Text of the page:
It’s my expectation that UK Mail’s market leading position as the low-cost provider of choice, the defensive nature of their industry, their low debts and their ability to keep growing revenue through innovative products (like iMail and their iPhone postcard app) will be enough to keep the dividend in place.  Only time will tell.

I have added UK Mail to my model portfolio at 210p (therefore yielding 8.7% – down from 9% due to the bid/ask spread on this slightly illiquid small cap share) as well as my personal pension.

Related articles:

1. Building an income to retire on

2. MITIE – A very impressive company for a fair price

Author: John Kingham

I cover both the theory and practice of investing in high-quality UK dividend stocks for long-term income and growth.

9 thoughts on “UK Mail – Can A 9% Yield Ever Be Sustainable?”

  1. Good post. I am by in large a dividend investor. I would caution, that dividend yield in my opinion is not a measure of value – it is a measure of payout. In many cases, as you correctly point out with Game Group, exceptionally high yields become questionable. My preferred strategy is to find stocks that offer great value on P/B, thru the cycle earning or P/S that have good balance sheets and just happen to offer a god dividend. Experience has thought me that in almost all cases a dividend strategy is incompatible with poor balance sheet – the cashflow cannot serve two masters.

  2. Hi John. For me the yield IS a measure of value as my valuation is based on yield and growth combined. The going assumption is that both are sustainable and that’s the tricky bit to work out.

    I like your point about thru cycle earnings; I value partly using PE10 rather than the current PE, so that I can see how much I’m paying compared to what has been earned over time. I also measure growth over 10 years to look for consistency more than anything else.

    Even a 10 year period can be too short, e.g. BHP Billiton. It’s had a good 10 year run and perhaps there are another 10 years in it yet, but it’s definitely a cycle… just a very long one.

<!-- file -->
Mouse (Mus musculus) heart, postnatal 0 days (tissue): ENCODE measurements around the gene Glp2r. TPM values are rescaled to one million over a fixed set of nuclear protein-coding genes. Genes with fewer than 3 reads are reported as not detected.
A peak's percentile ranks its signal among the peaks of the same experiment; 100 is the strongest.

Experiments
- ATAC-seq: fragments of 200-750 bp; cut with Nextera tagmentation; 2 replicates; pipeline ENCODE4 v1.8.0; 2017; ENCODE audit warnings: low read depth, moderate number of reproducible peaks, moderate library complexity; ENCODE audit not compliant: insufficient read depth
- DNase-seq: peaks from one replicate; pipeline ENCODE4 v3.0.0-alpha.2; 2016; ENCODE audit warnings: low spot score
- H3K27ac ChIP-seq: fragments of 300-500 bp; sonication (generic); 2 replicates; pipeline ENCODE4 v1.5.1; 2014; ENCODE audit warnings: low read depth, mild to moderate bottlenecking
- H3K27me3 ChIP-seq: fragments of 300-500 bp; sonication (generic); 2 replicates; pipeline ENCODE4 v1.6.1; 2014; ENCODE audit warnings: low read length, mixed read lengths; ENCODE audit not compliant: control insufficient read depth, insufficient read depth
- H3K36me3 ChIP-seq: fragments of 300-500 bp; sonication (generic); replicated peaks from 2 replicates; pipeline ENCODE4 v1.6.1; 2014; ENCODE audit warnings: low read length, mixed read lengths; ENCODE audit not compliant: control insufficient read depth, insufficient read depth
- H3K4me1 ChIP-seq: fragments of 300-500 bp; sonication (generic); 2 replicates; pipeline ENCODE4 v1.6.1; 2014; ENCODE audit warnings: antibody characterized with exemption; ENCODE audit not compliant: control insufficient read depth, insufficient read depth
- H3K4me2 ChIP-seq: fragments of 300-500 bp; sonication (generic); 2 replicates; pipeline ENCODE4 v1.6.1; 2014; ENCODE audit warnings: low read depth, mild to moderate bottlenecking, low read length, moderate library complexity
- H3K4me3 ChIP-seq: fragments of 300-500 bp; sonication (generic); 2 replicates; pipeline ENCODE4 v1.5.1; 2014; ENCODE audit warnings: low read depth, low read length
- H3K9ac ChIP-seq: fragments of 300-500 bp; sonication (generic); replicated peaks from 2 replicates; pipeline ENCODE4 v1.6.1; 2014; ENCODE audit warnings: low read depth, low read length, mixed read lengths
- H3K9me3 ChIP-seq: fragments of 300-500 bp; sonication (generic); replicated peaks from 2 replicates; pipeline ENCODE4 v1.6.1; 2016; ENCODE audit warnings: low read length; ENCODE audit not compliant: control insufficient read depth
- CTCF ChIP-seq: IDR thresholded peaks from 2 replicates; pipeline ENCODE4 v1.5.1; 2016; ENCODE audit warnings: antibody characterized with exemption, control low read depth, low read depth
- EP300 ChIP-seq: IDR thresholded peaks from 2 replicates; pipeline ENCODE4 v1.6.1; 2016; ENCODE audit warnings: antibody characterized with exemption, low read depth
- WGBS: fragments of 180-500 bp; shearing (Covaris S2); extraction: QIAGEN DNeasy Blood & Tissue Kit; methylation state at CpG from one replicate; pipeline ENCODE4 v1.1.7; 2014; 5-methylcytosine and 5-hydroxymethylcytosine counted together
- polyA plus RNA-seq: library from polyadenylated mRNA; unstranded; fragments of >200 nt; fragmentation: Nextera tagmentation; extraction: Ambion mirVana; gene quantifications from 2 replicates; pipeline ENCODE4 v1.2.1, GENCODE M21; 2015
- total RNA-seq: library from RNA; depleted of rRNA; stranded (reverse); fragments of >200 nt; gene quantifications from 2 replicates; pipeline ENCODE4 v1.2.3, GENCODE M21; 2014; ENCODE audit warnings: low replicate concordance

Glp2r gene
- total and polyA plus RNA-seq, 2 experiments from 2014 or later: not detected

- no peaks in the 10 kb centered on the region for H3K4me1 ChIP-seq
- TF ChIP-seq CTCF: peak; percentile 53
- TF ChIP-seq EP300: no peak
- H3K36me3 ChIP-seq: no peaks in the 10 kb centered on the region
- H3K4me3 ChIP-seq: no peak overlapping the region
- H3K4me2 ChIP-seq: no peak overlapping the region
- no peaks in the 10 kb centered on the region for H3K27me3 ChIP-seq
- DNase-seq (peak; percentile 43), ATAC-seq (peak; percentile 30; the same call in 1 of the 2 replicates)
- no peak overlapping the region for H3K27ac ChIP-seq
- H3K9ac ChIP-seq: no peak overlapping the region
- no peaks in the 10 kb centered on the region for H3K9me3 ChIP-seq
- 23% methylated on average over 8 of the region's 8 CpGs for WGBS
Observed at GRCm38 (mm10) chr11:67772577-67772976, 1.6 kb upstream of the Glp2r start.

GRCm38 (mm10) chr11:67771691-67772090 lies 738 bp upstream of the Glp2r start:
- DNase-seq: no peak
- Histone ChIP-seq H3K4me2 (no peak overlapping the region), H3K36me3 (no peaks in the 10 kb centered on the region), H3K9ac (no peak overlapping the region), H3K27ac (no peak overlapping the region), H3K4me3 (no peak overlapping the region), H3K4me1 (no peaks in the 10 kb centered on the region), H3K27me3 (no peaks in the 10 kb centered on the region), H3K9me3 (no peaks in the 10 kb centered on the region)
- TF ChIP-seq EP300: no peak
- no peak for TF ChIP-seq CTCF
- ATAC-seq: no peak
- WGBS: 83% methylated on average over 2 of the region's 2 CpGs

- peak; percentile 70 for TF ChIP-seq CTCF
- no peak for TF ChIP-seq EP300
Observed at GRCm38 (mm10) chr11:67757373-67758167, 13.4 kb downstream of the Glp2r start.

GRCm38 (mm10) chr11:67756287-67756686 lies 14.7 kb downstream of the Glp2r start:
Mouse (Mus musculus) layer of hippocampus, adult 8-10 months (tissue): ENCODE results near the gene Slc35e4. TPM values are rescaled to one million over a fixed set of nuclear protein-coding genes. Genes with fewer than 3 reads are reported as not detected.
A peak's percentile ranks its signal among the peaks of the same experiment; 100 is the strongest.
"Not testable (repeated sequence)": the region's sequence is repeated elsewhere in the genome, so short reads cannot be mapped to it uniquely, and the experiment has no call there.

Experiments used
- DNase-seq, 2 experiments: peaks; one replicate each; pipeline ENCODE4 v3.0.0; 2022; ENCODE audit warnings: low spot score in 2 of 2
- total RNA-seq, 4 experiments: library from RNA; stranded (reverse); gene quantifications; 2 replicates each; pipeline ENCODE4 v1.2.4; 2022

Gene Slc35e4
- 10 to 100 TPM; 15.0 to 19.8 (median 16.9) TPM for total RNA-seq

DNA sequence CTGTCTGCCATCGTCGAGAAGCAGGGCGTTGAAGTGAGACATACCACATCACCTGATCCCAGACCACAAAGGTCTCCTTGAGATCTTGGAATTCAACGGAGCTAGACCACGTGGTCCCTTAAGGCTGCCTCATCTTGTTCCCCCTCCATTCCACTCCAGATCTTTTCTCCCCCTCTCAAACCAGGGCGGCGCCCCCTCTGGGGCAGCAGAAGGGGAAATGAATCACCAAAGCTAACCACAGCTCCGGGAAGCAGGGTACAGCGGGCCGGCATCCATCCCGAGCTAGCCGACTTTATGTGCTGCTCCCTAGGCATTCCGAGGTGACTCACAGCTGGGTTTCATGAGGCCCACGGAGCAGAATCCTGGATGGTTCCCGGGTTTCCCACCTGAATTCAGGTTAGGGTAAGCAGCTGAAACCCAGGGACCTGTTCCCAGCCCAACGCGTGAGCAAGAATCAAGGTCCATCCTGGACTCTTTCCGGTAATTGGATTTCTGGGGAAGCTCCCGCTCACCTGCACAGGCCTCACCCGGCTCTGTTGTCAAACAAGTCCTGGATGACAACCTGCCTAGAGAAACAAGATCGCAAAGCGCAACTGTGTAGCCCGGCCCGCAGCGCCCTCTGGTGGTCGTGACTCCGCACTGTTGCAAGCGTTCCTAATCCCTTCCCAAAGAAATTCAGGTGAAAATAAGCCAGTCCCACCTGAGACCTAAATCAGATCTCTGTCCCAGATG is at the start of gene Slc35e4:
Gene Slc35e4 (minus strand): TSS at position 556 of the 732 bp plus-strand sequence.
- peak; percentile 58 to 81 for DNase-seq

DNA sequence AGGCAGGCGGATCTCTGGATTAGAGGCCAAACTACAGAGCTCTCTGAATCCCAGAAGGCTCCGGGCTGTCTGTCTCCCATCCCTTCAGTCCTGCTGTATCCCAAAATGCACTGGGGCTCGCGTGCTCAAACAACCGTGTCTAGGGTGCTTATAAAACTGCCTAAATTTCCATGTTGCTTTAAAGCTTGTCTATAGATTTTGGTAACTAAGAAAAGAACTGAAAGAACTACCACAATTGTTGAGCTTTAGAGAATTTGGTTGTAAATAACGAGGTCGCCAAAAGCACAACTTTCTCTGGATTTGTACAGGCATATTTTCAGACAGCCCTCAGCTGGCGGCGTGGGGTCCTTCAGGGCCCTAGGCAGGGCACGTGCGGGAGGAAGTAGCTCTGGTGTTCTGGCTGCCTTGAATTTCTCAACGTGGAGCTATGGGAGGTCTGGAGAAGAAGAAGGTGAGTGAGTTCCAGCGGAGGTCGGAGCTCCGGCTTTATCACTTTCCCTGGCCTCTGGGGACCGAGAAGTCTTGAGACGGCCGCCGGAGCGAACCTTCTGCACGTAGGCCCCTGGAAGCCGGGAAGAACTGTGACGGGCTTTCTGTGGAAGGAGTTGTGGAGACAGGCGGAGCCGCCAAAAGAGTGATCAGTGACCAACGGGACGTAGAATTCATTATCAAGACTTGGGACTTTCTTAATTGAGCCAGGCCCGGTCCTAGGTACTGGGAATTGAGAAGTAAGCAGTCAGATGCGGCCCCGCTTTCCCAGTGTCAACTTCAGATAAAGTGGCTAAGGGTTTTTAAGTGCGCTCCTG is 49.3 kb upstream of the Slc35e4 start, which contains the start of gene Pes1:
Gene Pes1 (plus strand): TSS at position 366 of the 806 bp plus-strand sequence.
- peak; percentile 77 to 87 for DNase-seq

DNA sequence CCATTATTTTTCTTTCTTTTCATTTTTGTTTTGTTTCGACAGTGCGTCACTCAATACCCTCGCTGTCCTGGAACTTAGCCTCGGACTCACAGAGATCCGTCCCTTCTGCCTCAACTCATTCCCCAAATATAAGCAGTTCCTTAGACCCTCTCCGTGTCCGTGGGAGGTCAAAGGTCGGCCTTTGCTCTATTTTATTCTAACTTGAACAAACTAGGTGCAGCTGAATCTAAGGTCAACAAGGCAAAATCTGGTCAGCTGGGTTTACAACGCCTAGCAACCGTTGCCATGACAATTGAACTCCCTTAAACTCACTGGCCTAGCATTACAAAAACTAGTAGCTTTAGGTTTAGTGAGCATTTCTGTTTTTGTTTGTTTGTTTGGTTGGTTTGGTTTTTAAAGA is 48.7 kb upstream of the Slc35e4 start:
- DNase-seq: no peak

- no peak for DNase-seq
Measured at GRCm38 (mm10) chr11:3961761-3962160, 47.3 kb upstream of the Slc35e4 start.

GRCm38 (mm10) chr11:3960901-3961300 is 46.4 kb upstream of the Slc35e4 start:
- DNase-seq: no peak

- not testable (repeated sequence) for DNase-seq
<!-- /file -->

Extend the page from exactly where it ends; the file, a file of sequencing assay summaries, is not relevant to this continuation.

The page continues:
3. I suppose there is a question mark over the dividend cover. Never large, it has recently declined, limiting investment opportunity. If the divi were reduced, the sp would fall significantly and that would provide a more comfortable entry point. Good post and food for thought.

  4. Hi Salis, hope you’re well. The cover is wafer thin, that’s for sure. But it seems they have always run the business like this which I guess means they really don’t have much to spend the earnings on internally.

    In fact, this low cover is exactly what they should be doing, given that they have earned something like 2% on retained earnings in the past. That means every pound of shareholder earnings they retain might as well have gone into a cash account – which would be much better as it doesn’t have the same risk.

    Of course they have to retain ‘something’ to run the business, but better they give the earnings to me than retain it for a 2% return.

    For example, the old Berkshire Hathaway used to gobble up earnings just to keep updating equipment to stay competitive, but it never returned a dime on that invested capital. The only person making any money was the guy selling them new looms!

    At least UK Mail pay all the earnings out. I agree that if they hit trouble like in 2005 then they’d cut the dividend as they did back then, but there’s no obvious reason to believe they’ll hit that much trouble (although there wasn’t back then either).